The Effects of Table Versus Formula Presentation Formats on Investors’ Judgment about Executive Compensation

Posted by Yifei Xia - May 12, 2020

In a recent study published in European Accounting Review (EAR), Jun Han and I investigate how the data presentation format of executive compensation disclosures affects investors’ compensation- and investment-related judgments and decisions. Specifically, we examine whether, how, and why investors’ approval ratings of cash bonus schemes differ across data presentation formats.

In 2017, the European Parliament updated the Shareholder Rights Directive (2007/36/EC) by incorporating a say-on-pay regime for investors at the EU level (Obermann & Velte, 2018). According to the amendment, companies must hold an advisory vote on executive compensation and issue an implementation report explaining the annual change in or evolution of their pay practices (European Parliament, 2017). Say-on-pay voting increases investors’ voice in relation to executive compensation, making it more important to understand the determinants of investors’ voting decisions and their decision-making processes.

Compensation disclosures should enable investors to assess whether the executive compensation policies set forth by the board represent their interests. Inadequate disclosure may hamper investors’ understanding of the pay–performance relationship, which has been a frequent reason for say-on-pay failure over the last few years (Farient Advisors LLC, 2011; Semler Brossy, 2018). Our study focuses on the data presentation format, which is an obvious and easily accessible characteristic of compensation disclosures, by investigating its influence on how investors perceive disclosure information and on their voting decisions.

Managers have discretion over the format of cash bonus scheme disclosures and usually adopt tables, formulae, or text to present numerical information. In the study, we compare bonus schemes presented in the table and formula formats and find an interaction effect between data presentation format and compensation favorability. We conduct two experiments to examine the format effects and their underlying mechanisms. The experimental method allows us to draw causal inferences regarding the relationship between the data presentation formats and investors’ responses.

We posit two mechanisms of disclosure formats that may affect investors’ perceptions and judgment – the understandability effect and the halo effect. The experimental results are consistent with our prediction that the formats interact with compensation favorability to affect investors’ approval ratings and appraisals of investment prospects. When a manager receives unfavorable compensation due to missed performance targets, the table format is easier to understand than the formula format, whereas the latter appears more scientific than the former. These two effects work in opposite directions and therefore, result in an insignificant difference in approval ratings when the table, versus the formula, format is used. However, when the manager receives favorable compensation for beating performance targets, investors do not pay much attention to the disclosure’s understandability but still favor the formula format, as it has a scientific appearance. Therefore, we find that investors’ approval ratings are higher when using the formula format than the table format.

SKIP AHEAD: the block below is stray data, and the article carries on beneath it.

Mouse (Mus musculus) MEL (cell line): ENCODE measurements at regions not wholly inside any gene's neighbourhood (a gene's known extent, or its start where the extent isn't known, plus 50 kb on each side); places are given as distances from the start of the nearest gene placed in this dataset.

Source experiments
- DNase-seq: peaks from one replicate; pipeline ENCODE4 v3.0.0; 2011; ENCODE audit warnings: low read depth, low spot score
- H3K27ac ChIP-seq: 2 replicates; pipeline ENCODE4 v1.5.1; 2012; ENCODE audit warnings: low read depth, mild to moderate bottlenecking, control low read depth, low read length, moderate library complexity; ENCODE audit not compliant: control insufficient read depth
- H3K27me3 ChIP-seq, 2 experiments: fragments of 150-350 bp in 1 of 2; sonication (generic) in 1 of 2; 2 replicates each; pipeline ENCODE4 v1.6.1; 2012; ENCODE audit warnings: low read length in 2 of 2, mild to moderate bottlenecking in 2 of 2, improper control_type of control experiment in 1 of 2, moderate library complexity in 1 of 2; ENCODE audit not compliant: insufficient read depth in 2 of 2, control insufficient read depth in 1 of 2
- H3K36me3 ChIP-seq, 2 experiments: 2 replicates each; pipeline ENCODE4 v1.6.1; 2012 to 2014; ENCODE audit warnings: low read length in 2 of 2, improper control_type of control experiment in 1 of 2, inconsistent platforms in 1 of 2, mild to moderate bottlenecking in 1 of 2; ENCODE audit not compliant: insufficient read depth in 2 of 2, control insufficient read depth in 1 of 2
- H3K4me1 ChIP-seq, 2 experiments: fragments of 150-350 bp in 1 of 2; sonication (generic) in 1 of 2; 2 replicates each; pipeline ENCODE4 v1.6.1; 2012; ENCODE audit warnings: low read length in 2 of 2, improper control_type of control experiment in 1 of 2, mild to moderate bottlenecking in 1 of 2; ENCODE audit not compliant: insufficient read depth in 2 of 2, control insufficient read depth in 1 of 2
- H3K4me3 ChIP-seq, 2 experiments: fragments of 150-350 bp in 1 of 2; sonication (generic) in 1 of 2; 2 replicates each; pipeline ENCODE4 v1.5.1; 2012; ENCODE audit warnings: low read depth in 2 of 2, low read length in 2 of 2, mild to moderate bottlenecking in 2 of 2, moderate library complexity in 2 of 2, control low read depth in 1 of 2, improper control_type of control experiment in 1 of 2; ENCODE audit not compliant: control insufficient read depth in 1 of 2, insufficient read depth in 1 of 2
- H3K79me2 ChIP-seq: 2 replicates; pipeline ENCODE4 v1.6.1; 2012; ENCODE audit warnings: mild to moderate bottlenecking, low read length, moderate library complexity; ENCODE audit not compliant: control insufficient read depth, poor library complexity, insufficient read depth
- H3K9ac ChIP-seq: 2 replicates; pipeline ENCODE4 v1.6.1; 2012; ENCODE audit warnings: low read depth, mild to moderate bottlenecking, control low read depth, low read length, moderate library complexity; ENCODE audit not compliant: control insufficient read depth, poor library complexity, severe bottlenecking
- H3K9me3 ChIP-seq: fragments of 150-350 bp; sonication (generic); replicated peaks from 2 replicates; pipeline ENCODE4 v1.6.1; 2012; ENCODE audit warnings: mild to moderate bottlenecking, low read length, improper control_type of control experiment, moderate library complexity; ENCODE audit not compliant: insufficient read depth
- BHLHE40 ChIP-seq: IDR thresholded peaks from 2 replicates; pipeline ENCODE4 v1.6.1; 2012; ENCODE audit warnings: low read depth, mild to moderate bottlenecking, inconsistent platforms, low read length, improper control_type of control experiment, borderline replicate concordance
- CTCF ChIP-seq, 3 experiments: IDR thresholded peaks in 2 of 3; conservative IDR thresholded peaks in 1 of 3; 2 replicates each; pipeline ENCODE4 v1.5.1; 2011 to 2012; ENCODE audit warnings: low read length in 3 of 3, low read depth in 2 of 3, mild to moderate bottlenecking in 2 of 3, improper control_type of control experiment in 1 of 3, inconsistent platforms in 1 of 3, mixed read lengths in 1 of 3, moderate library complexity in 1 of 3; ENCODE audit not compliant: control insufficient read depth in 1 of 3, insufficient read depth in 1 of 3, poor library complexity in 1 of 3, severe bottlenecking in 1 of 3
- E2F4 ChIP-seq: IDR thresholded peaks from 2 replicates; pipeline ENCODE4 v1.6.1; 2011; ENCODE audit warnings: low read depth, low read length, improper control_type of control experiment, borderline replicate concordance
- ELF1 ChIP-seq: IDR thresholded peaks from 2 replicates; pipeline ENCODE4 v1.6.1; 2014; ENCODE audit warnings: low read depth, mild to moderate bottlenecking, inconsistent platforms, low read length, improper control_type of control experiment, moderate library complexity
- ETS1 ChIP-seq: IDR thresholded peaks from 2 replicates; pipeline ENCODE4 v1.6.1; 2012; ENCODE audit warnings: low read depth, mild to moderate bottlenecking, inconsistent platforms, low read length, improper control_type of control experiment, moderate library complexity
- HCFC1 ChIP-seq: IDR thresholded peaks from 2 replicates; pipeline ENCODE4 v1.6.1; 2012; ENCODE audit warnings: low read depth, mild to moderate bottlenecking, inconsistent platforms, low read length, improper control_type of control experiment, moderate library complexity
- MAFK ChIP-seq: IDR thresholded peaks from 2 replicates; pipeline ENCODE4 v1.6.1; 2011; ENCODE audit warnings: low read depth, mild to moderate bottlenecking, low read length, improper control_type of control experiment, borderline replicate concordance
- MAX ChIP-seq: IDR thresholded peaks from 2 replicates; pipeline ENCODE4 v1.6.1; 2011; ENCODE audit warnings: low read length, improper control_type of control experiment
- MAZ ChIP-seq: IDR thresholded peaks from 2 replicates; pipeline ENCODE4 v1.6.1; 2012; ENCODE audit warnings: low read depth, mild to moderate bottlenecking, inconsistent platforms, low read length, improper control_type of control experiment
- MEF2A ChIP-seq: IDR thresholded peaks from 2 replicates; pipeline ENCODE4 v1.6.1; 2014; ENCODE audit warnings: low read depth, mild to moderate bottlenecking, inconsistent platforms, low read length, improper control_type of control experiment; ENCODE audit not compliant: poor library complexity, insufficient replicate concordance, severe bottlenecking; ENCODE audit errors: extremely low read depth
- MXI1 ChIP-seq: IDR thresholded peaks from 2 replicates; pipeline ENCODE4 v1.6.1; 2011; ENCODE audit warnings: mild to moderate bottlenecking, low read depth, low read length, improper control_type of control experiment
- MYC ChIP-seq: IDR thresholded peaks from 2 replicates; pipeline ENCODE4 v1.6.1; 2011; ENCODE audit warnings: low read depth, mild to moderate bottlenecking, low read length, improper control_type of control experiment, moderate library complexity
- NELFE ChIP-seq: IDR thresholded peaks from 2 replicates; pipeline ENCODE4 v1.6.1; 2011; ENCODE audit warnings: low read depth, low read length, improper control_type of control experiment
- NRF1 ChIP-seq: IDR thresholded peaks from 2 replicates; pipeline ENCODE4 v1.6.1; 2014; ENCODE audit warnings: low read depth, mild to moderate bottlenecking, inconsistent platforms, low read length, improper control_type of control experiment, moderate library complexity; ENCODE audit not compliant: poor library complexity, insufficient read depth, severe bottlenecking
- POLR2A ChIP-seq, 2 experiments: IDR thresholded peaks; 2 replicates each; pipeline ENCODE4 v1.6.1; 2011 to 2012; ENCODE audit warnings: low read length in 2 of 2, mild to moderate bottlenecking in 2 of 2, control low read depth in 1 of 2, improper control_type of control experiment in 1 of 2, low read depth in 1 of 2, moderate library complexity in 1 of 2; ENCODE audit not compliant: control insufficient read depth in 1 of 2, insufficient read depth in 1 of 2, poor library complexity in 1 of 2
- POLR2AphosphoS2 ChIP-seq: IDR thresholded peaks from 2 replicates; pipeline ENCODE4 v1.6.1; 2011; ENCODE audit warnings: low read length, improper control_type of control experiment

Our study contributes to several research areas. We respond to calls for research on disclosure effects and shareholder perception in the say-on-pay voting context. Our results show that factors other than the compensation scheme itself (e.g., data presentation format and compensation favorability) matter. The findings have implications for companies seeking investor support and for investors who raise concerns over the pay–performance relationship. Second, we advance understanding of the determinants of say-on-pay votes. We provide evidence that firm performance alone (target-beaten versus target-missed) does not directly affect investors’ voting decisions, but rather interacts with disclosure formats to affect these decisions. Indeed, investors’ perceptions of the pay–performance link are important. In addition, we add to knowledge of the halo effect by introducing it to the financial disclosure research. We also contributes to data presentation research in the psychology field by exploring the effectiveness of the formula format in presenting numerical information.

More importantly, we provide important practical implications for regulators, particularly those in EU member states where the say-on-pay regime is being implemented. We document an unintended disclosure effect on shareholder voting, suggesting that the presentation format of numerical information may affect investors’ perceptions of executive compensation and the monitoring effectiveness of say-on-pay. The results lend some initial support to the intuition that regulators may improve say-on-pay effectiveness by eliminating the unintended influence of disclosure format in the process of policy implementation.


Discover more about our study at

To cite this article: Yifei Xia & Jun Han (2020): The Effects of Table Versus Formula Presentation Formats on Investors’ Judgment about Executive Compensation, European Accounting Review, DOI: 10.1080/09638180.2020.1741419



European Parliament. (2017). Directive (EU) 2017/828 of the European Parliament and of the Council of 17 May 2017 amending Directive 2007/36/EC as regards the encouragement of long-term shareholder engagement (Text with EEA relevance).

Farient Advisors LLC. (2011). Say on pay: Identifying investor concerns.

Obermann, J., & Velte, P. (2018). Determinants and consequences of executive compensation-related shareholder activism and say-on-pay votes: A literature review and research agenda. Journal of Accounting Literature, 40, 116–151.

Semler Brossy. (2018). 2018 Say on pay and proxy results.